An embedded system on a plug-in card with processor, memory, power supply, and external interfaces An embedded system is a computer system with a dedicated function within a larger mechanical or electrical system, often with real-time computing constraints.[1][2] It is embedded as part of a complete device often including hardware and mechanical parts. Embedded systems control many devices in common use today.[3] Ninety-eight percent of all microprocessors are manufactured as components of embedded systems.[4] Examples of properties of typical embedded computers when compared with general-purpose counterparts are low power consumption, small size, rugged operating ranges, and low per-unit cost. This comes at the price of limited processing resources, which make them significantly more difficult to program and to interact with. However, by building intelligence mechanisms on top of the hardware, taking advantage of possible existing sensors and the existence of a network of embedded units, one can both optim ...more...

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AUTOSAR

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Fast Five

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Fast Five

Fast Five (alternatively known as Fast & Furious 5[1] or Fast & Furious 5: Rio Heist[4]) is a 2011 American action film directed by Justin Lin and written by Chris Morgan. It is the fifth installment in The Fast and the Furious franchise. It was released first in Australia on April 20, 2011, and then in the United States on April 29, 2011. Fast Five follows Dominic Toretto (Vin Diesel), Brian O'Conner (Paul Walker), and Mia Toretto (Jordana Brewster) as they plan a heist to steal $100 million from corrupt businessman Hernan Reyes (Joaquim de Almeida) while being pursued for arrest by U.S. Diplomatic Security Service (DSS) agent Luke Hobbs (Dwayne Johnson). While developing Fast Five, Universal Studios deliberately departed from the street racing theme prevalent in previous films in the series, to transform the franchise into a heist action series involving cars. By doing so, they hoped to attract wider audiences that might otherwise be put off by a heavy emphasis on cars and car culture. Fast Five ...more...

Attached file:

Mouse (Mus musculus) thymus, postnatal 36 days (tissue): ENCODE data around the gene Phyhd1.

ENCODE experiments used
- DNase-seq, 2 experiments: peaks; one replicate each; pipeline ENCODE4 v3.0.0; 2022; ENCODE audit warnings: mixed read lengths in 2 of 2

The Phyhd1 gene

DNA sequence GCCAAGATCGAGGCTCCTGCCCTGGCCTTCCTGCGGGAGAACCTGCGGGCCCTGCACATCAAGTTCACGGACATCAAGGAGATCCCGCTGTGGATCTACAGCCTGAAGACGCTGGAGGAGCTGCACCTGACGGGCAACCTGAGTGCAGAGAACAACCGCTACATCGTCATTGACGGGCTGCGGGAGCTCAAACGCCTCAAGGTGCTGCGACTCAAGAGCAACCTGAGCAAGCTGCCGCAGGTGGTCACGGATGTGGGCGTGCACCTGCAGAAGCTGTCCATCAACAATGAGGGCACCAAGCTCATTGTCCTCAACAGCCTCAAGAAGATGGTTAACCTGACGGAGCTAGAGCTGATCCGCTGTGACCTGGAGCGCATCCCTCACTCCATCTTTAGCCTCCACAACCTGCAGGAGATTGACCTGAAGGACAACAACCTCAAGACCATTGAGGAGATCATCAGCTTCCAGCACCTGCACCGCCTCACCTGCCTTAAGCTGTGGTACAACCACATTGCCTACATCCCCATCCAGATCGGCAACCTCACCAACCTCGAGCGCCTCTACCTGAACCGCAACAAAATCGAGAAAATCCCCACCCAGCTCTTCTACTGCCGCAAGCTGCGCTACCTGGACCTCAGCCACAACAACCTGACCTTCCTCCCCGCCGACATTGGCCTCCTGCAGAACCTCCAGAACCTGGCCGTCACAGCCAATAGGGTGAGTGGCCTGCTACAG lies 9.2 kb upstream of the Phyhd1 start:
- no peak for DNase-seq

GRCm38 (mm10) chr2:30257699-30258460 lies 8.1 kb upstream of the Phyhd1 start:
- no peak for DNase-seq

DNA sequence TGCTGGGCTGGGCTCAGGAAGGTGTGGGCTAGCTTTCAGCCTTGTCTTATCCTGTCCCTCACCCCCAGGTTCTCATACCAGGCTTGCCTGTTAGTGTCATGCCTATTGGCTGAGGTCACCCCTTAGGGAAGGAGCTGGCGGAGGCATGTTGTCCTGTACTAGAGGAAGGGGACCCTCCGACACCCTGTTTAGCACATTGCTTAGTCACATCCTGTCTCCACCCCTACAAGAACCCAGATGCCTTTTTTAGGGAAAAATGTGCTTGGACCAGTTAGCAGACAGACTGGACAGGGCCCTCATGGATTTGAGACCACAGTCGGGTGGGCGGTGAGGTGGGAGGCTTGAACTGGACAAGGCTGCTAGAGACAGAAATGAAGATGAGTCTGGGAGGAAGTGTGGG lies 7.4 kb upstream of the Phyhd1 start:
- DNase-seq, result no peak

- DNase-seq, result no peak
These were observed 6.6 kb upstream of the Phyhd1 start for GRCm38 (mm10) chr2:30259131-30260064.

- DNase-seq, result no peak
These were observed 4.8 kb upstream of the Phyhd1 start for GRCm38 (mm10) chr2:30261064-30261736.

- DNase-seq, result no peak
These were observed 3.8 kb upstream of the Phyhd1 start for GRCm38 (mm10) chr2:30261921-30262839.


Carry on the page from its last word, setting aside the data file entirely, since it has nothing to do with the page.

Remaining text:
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Glossary of computer hardware terms

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Glossary of computer hardware terms

This is a glossary of terms relating to computer hardware – physical computer hardware, architectural issues, and peripherals. A accelerator a microprocessor, ASIC or expansion card designed to offload a specific task from the CPU, often containing fixed function hardware; a common example is a Graphics processing unit. accumulator a register in a CPU in which intermediate arithmetic and logic results are stored. address the unique integer number that specifies a memory location in an address space address space a mapping of logical addresses into physical memory or other memory mapped devices. AI accelerator an accelerator aimed running artificial neural networks or other machine learning and machine vision algorithms (either training or deployment), e.g. Movidius Myriad 2, TrueNorth, Tensor processing unit etc. ATX Advanced Technology extended - a motherboard form factor specification developed by Intel in 1995 to improve on previous DE factor standards like the AT form factor. AT The dimens ...more...

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List of computer-animated films

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List of computer-animated films

A computer-animated film is a feature film that has been computer-animated to appear three-dimensional. While traditional 2D animated films are now made primarily with the help of computers, the technique to render realistic 3D computer graphics (CG), or 3D computer-generated imagery (CGI), is unique to computers. This is a list of theatrically released feature films that are entirely computer-animated. Released filmsEdit Release date listed is the first public theatrical screening of the completed film. This may mean that the dates listed here may not be representative of when the film came out in your resident country, or when it was widely released in the United States. The country or countries listed reflects the places where the production companies for each title are based. This means that the countries listed for a film might not reflect the location where the film was shot or the countries where the film received a theatrical release. If a title is a multi-country production, the country listed fi ...more...

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Digital signature

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Digital signature